Missouri Sheriff's Association Working on Jail Standards
Missouri Sheriffs’ Association equips local sheriffs, jail administrators with tools to better serve communities
Jail administrators face a wide variety of challenges as they manage Missouri’s county jails, which range in inmate capacity from five to 500. Combined, they have a total holding capacity of 8,946 inmates.
To provide them, and their sheriffs, with the tools they need to manage their operations effectively, safely, securely, legally and humanely, the Missouri Sheriffs’ Association (MSA) recently hosted a three-day conference that examined current criminal justice issues, provided training in assessed areas of need and created networking opportunities where participants could learn from each other. This was the second state-wide training conference for jail administrators and their staff and this year’s conference was expanded to include many new topics and learning opportunities.
Those topics included how to comply with the Prison Rape Elimination Act (PREA), adopted by Congress in an attempt to stop rape and sexual assault in confinement facilities; how to safely conduct inmate property searches; several issues relating to human resource management; what the law says about inmates’ religious rights; and what’s being done to develop statewide jail standards and a statewide jail record management system.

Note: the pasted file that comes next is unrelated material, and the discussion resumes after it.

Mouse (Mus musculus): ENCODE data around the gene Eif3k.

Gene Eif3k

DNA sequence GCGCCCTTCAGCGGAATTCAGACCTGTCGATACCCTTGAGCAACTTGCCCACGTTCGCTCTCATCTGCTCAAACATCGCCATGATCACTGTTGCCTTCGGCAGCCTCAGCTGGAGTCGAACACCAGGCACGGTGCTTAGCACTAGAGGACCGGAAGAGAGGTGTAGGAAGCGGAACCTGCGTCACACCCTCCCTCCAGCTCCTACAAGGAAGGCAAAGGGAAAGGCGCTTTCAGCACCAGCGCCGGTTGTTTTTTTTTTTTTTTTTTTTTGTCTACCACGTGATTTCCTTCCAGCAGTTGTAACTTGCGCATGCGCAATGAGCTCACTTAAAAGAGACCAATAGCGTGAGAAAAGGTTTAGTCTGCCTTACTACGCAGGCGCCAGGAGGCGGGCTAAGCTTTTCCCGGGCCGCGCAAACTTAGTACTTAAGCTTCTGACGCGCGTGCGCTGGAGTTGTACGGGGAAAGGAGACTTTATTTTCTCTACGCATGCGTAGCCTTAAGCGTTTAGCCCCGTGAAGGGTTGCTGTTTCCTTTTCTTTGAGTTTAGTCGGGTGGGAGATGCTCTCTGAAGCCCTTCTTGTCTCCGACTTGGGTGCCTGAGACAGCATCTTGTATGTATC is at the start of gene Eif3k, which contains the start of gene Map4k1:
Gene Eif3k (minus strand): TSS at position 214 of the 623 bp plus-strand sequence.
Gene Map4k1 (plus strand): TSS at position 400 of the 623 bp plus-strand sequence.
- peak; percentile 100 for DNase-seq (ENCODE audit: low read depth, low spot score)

Currently, Missouri has no set standards or guidelines on how county jails must be managed. Under the MSA’s and jail administrators’ leadership, a committee was formed to develop an action plan that will get the counties’ jails from where they are to where they need to be in order to reduce liability, help avoid lawsuits and reduce insurance premiums. The jail management system will allow sheriffs to electronically tap into or share information on inmates in real time, something that currently is not possible in many county jails.
More than 100, representing 63 counties across the state, attended the event, which also included a large variety of vendor booths featuring goods and services used in the county jails.
"What started as regional meetings of jail administrators and correctional officers two and a half years ago, has grown into our now second state wide training conference. The interested and dedication that our jail administrators have to advance the operations of our many jail facilities is commendable. I would expect to see this group of great men and women continue to train and develop ideas that will advance the operations the county jails throughout the state", said Henry County Sheriff Kent Oberkrom, who serves as president of the MSA.